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Grandparents turned parents again - a challenge full of love

Steve and Diane Kinney have redefined their relationship with their granddaughter Patti and they are finding their way together.

Steve and Diane Kinney have raised their four children and become grandparents four times over, a role they enjoy. But when their oldest daughter Jen suffered a debilitating stroke four years ago, they found themselves once again as parents.

Jen's daughter Patti was five when her mother suffered a series of the strokes that left her with aphasia and other complications that meant she could not care for her daughter as a single mother. Steve and Diane immediately stepped up to care for Patti, a circumstance they now know is permanent. It has changed their relationship with her forever. They are finding a way to be her parents as well as her grandparents.

Steve said they had had 19 years as hockey parents and were enjoying their first taste of empty nesting and a break from parenting when everything changed.

The couple barely had time to take in what had happened to their daughter before they became responsible for their granddaughter. Diane said at first they hoped it would be a temporary situation. "But as time went by it became clear that is wasn't temporary - that this is the way it was going to be. That was a defining moment for me."

In those early days when she came to live with them, it was difficult according to the Kinneys, both on Patti and them. The Kinneys say they still were acting as her grandparents. It was their daughter Lisa who pointed out that their role had to change for Patti's sake as well as their own."

"Patti really ruled the roost when she first came to live with us...and she was very hard on Steve. It was Lisa who told us that we had to step up and be parents, not grandparents, to Patti to make this thing work," said Diane.

But changing roles hasn't been just a question of reverting to what they did with their own children. Being a parent to Patti's generation is different than what the Kinneys remember.

"Everything is different - discipline, what they see and hear and who we are now as opposed to back then, not to mention the cost of a babysitter," said Steve.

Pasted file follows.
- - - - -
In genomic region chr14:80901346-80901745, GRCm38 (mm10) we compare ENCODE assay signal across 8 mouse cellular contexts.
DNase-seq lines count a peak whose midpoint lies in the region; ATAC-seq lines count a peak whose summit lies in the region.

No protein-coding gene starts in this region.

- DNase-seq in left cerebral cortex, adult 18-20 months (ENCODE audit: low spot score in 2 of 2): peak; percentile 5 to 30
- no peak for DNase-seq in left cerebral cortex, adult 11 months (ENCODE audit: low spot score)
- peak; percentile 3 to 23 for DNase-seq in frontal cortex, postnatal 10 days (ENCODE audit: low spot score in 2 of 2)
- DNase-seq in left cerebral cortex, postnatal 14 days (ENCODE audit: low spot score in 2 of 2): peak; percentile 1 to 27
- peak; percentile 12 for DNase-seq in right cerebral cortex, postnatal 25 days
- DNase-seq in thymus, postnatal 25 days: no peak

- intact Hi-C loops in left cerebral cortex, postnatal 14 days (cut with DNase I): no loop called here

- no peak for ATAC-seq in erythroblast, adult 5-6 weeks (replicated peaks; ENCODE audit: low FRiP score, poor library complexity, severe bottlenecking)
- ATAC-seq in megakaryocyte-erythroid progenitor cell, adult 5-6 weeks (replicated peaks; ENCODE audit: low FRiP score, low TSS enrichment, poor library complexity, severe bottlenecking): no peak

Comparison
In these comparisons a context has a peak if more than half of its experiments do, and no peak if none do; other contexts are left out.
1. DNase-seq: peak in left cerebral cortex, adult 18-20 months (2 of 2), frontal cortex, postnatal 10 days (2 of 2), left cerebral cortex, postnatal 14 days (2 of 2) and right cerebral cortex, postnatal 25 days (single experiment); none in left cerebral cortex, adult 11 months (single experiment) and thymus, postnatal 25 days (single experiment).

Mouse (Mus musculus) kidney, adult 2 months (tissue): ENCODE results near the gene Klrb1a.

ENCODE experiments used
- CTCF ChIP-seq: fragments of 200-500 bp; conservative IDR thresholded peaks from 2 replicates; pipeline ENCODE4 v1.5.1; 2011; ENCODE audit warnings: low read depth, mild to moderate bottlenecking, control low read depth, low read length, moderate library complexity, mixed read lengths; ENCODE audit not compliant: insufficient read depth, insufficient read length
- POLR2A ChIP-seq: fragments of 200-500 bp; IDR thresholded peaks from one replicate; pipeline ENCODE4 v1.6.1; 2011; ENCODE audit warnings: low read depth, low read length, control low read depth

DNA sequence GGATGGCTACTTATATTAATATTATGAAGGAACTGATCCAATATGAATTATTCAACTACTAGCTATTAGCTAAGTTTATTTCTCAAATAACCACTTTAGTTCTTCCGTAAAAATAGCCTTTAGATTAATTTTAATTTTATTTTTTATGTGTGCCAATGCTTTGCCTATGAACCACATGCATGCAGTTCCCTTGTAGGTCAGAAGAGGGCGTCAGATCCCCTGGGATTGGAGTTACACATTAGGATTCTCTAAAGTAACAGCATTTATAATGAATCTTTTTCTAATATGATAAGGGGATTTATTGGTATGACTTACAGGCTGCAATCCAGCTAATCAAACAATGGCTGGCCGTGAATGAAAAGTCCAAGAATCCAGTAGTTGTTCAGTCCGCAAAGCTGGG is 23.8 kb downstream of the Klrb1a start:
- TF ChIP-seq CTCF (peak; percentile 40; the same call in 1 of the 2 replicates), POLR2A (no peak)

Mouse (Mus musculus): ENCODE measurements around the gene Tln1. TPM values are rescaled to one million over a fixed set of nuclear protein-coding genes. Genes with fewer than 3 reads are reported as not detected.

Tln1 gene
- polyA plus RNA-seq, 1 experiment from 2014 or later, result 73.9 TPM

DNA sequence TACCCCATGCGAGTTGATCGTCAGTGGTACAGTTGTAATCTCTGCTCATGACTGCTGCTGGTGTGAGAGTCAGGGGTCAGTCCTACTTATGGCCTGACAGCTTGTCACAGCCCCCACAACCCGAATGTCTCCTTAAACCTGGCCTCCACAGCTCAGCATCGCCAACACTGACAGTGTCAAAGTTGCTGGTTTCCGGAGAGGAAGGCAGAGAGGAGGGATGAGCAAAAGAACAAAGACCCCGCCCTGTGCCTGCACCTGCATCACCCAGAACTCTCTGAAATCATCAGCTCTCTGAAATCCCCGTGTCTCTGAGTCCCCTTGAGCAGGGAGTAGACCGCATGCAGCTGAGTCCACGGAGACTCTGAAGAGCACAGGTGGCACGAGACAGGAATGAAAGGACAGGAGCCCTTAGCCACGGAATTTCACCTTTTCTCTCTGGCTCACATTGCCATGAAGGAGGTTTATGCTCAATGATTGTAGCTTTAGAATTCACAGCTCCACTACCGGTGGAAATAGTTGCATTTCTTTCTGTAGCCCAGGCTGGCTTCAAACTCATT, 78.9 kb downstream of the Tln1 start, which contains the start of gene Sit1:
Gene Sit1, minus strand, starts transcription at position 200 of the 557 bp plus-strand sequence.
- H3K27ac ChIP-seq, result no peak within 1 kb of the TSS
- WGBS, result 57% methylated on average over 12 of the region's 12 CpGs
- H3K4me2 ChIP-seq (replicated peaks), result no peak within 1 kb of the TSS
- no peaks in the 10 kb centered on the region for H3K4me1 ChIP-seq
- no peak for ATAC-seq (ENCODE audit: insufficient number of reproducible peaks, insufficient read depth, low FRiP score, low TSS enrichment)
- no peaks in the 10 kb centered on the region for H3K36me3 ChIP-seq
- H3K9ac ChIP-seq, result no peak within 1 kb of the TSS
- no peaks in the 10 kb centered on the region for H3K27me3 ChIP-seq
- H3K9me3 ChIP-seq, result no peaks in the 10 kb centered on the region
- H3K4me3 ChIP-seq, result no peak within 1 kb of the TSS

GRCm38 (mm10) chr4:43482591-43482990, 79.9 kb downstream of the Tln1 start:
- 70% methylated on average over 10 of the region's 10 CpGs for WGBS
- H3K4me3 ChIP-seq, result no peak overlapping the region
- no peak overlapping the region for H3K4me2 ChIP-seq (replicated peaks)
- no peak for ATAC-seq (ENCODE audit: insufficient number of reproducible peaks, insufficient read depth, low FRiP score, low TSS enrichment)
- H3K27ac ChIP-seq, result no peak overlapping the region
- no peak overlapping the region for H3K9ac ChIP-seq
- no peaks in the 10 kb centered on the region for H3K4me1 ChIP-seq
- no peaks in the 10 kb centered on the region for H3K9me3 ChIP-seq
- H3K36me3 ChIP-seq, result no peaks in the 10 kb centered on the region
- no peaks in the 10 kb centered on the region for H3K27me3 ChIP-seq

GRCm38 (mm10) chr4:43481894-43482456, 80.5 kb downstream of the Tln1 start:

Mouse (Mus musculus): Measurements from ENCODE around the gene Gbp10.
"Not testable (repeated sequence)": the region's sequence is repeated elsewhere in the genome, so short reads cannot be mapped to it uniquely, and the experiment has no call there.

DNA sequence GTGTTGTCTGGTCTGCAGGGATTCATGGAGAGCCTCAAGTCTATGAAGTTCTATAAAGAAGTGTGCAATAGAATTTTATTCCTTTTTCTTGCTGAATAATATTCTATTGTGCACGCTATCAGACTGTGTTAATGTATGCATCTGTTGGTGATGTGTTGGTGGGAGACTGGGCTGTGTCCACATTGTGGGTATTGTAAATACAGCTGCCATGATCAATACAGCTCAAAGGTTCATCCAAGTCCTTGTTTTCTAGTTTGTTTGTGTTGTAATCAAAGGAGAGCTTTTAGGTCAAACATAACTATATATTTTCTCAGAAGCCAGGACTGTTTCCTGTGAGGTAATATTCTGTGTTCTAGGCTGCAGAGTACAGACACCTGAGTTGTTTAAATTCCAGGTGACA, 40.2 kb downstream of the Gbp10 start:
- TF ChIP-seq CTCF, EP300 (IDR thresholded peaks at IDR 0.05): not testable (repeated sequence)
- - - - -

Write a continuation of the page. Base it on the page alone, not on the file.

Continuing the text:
Every aspect of their lives has been affected. They had thought they might be semi-retired from their business, Ameriprise Financial and spending several days a week at a cabin up north, enjoying their hobbies and their friends. Instead they are putting a fourth-grader on the bus every morning, struggling over math homework, attending teacher conferences and concerts and drop-offs at karate practice.

The Kinneys are keenly aware that Patti has had to make equally as hard adjustments as has Jen. "It is difficult for everybody. Where does mom (Jen) fit in all of this? It is hard for her, for Patti, for us. It is uncertain what the future holds for Jen," said Diane.

The Kinneys said they took care of the legal end of things right away, establishing themselves as Patti's legal guardians and making her home with them. "Everyone had to know what was going to happen," said Steve.

Next Diane set about seeing what resources were available to them and to Patti. A county program, Kinship, provides a small financial stipend in support of Patti, and she is entitled to some Social Security because her mother is permanently disabled. But those resources are small and the Kinneys expect to put off retirement as they prepare for Patti's future including college.

Diane said they have learned that in their new role, they have to find time for themselves both mentally and physically. To that end they take time each week to workout at the YMCA. "We had to explain to Patti that she needed to go to before school care those days because we needed to do this. If we are going to be there for her, we need to stay strong and healthy."

The Kinneys say they have had the support of friends and family to help them through the transition. At the invitation of relatives Mike and Deb O'Keefe, the Kinneys took Patti to Maine for a vacation where they would be "grandparents again, doing the things grandparents do."

"I can't say I ever wanted to go to a zoo again but it was fun taking Patti and her cousins and getting photos. They boogie-boarded in the ocean and took her to all the places we would have as grandparents. We had a ball," said Steve.

Friends Angie and George Farrell have been another source of support. "They knew and were very close to Jen. Angie is a social worker and she kind of mentored us through this parenting process and how to help Patti keep some relationship with her mom," said Diane.

Diane said the most difficult thing might be not having the time to grieve the loss of the daughter she knew or to deal with the fear and anger about what has happened to their family. She sees a counselor and believes that just having someone to talk to about what she feels and what she is experiencing is making a very positive difference.

To that end, she has been working for the past several months on establishing a support group for grandparents and family members who find themselves in a situation similar to theirs. "There is so much to be gained from talking with others in a same spot as you are. Sharing experiences and learning from one another's mistakes and successes is something we could all use."

The group is confidential and meets the first Tuesday of the month in the Hudson Library at 7 p.m. For more information contact Diane at 715-386-8989 or 715-220-2774.

The Kinneys, all three of them, are finding their way in this new relationship. Patti has demonstrated an interest in hunting and fishing, something Steve is looking forward to sharing with her. And Diane says the family has settled into a "new normal."

And no matter what, when it comes to parenting, one rule still seems to apply - take it a day at a time.